How to Test Garden Soil For Microbe Health Without A Microscope?
Soil microbes and microbiology is all the rage right now. Between Elaine Ingham’s theory on the soil food web and the newest Netflix series kiss the ground. Its no wonder most producers and gardeners are concerned with the soil health. With statements like “90% of the earths topsoil will be gone in no time”. It can strike a sense of fear into almost anyone that eats food. As a soil scientist I want to help put your mind at ease. With an easy at home soil microbe test nearly anyone can try.
I recently launched an entire ebook all about at home soil testing. Be sure to grab that if you were wanting to learn more about at home soil tests for your garden or homestead. The book goes through everything from structure, texture, pH, calcium carbonate tests, percolation tests, and everything else in between. Click here to grab yours.
Why Are Soil Microbes Essentially?
I’ll be doing a separate blog post on what each microbe in the soil does. For the purpose of looking at effects on the garden we need to understand nutrient cycling. Nutrient cycling is essential to the health of a plant and its all done by microbes big and small. The process of altering nutrients is needed not only for organic forms of fertilizer but also inorganic slow-release forms. Bet you did not know that!
What is Soil Nutrient Cycling?
A favorite line of most miners is “I make big rocks into little rock”, and that’s exactly what microbes do with organic material. The end result is very tiny “rock” of chemical compound plant roots take into their biomass via mass diffusion or passive transport and active transport mechanisms. Without the presence of the microbes, we are left with chunks of organic materials. Because microbes are so powerful in the break down of materials both organic and inorganic, we can actually test how active our soil is very easily.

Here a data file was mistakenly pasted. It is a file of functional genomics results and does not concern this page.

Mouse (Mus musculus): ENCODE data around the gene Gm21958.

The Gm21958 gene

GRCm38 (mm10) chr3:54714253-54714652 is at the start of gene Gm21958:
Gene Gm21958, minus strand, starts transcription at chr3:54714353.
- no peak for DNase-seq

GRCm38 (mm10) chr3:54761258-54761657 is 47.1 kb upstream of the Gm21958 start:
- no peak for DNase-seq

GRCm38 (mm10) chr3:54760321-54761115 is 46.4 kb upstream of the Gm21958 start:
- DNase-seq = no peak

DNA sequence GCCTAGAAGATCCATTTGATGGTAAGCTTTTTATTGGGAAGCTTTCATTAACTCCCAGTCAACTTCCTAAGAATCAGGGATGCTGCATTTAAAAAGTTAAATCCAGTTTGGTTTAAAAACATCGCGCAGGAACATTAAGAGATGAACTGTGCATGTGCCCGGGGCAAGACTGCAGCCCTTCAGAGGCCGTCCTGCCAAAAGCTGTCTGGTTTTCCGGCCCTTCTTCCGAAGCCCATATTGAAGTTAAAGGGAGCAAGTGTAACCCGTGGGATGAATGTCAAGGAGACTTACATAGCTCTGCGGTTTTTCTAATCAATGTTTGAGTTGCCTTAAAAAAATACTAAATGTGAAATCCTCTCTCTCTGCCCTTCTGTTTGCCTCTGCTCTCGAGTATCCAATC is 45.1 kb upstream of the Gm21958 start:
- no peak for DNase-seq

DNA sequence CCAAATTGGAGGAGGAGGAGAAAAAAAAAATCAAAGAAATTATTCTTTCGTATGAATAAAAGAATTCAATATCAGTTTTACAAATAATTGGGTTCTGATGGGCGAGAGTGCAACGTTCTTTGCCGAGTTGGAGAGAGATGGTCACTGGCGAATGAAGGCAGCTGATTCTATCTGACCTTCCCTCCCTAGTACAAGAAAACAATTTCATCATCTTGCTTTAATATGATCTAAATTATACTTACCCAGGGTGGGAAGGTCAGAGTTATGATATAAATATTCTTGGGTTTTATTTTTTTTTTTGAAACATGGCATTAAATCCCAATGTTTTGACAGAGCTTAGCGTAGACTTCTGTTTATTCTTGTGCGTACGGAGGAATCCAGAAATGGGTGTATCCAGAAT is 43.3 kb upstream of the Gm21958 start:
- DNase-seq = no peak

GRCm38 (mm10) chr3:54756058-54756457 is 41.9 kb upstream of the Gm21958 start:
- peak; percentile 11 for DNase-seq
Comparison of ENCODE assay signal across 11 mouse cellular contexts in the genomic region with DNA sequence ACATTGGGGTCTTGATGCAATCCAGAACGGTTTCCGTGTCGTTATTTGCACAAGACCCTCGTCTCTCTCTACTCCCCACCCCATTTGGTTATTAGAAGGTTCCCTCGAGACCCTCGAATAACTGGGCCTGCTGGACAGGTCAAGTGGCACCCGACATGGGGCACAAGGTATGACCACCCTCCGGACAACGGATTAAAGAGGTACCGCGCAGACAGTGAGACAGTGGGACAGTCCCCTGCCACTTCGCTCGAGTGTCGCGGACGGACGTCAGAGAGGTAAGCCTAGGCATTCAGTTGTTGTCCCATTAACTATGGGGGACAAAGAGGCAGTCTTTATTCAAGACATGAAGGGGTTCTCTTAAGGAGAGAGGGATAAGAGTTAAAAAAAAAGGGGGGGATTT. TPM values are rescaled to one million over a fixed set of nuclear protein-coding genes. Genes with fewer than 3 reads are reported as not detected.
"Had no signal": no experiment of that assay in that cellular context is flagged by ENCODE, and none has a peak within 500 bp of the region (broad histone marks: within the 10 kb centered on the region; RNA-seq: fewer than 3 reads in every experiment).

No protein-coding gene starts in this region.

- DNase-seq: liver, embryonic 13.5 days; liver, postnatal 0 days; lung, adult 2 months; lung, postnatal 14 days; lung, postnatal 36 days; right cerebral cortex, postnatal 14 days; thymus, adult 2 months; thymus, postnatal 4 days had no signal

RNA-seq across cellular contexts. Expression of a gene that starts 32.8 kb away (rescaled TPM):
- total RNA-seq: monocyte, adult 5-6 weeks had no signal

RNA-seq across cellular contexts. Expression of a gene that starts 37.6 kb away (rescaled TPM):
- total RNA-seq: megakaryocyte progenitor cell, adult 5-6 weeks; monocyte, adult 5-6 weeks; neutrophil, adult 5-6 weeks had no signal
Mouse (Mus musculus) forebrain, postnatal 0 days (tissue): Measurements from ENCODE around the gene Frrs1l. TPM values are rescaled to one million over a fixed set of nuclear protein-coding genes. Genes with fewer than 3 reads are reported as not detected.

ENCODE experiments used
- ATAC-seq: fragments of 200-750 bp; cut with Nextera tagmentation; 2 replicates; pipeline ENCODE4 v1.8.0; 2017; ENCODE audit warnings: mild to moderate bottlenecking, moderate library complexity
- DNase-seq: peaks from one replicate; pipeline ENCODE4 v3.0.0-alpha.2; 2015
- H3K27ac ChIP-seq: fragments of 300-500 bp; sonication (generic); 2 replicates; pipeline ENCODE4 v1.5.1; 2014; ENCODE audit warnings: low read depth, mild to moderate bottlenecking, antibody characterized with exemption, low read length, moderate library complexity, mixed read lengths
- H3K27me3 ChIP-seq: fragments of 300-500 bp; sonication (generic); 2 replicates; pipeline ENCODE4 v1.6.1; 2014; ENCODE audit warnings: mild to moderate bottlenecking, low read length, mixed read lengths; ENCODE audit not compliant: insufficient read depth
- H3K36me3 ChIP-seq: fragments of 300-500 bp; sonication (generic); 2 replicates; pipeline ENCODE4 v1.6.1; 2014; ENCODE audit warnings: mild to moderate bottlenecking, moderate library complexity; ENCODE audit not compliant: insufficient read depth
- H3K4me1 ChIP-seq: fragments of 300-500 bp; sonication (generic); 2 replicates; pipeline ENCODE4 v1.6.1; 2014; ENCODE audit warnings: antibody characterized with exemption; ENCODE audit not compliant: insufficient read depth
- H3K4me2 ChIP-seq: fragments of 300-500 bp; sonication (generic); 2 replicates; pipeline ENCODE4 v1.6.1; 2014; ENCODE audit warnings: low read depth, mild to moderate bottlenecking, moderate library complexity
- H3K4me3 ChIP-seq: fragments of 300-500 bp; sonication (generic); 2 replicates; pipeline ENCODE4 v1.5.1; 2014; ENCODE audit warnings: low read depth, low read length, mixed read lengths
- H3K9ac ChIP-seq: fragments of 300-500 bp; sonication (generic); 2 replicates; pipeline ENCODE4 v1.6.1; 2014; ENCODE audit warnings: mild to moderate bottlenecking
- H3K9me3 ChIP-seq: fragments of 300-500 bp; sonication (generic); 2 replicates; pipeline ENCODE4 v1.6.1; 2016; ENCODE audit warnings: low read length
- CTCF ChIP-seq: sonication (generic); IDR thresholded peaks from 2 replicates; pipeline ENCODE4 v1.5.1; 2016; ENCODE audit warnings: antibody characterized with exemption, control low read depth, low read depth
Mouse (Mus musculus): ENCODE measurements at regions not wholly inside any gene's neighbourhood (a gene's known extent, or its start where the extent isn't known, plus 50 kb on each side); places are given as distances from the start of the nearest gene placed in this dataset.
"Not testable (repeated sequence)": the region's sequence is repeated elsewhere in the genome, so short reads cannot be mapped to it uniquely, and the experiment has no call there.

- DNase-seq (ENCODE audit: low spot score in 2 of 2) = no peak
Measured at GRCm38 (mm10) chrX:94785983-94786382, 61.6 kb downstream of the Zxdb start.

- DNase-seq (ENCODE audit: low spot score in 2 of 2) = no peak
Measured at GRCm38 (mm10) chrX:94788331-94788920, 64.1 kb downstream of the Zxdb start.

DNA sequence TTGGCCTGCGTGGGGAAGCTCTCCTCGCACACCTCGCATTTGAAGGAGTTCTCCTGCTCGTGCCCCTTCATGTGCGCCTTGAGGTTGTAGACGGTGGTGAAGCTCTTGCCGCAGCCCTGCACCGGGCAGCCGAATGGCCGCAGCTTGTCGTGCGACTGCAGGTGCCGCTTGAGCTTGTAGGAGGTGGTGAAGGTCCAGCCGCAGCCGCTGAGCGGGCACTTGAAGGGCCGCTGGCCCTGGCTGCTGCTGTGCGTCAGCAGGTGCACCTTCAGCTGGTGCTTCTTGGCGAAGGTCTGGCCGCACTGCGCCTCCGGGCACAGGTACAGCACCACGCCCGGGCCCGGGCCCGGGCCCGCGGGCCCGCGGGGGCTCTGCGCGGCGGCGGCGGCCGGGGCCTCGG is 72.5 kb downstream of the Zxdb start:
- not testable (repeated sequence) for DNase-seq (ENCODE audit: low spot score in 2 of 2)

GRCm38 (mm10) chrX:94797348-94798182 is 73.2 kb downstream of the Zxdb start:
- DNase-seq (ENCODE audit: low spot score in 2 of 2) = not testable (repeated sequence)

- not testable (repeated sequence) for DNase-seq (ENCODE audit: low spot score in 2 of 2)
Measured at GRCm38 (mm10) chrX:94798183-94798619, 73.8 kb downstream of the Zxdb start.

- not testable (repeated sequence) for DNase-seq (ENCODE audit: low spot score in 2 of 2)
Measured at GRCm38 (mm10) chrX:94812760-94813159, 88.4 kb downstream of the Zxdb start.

How to Test Garden Soil For Microbe Activity?
The number one way to test for this is through the use of underwear, socks, t shirt or anything fibrous. I outline in my book about at home soil testing exactly how to go about doing this. Most importantly It contains cotton 30% or greater. Before placing the material in the ground be sure to take a weight or photo of the item so you can compare it to the after photos.
Once in the garden be sure dig a hole about ½ a foot in depth and simply put the sock or cloth in place. You may want to wet the sock if the soil is dry in that area just to give everything a head start. Fill in the hole and mark the area so it can be dug up at a later date.
You can take a look whenever you are curious, but a good rule of thumb is waiting 3 months. When you dig it up you can take the weight and compare it to the initial weights or compare what it visually looks like to the original photo taken prior to placing it in the garden.
Let me know in the comment how your soil microbe test results went! And don for get to check out other ways to help support the channel by clicking here.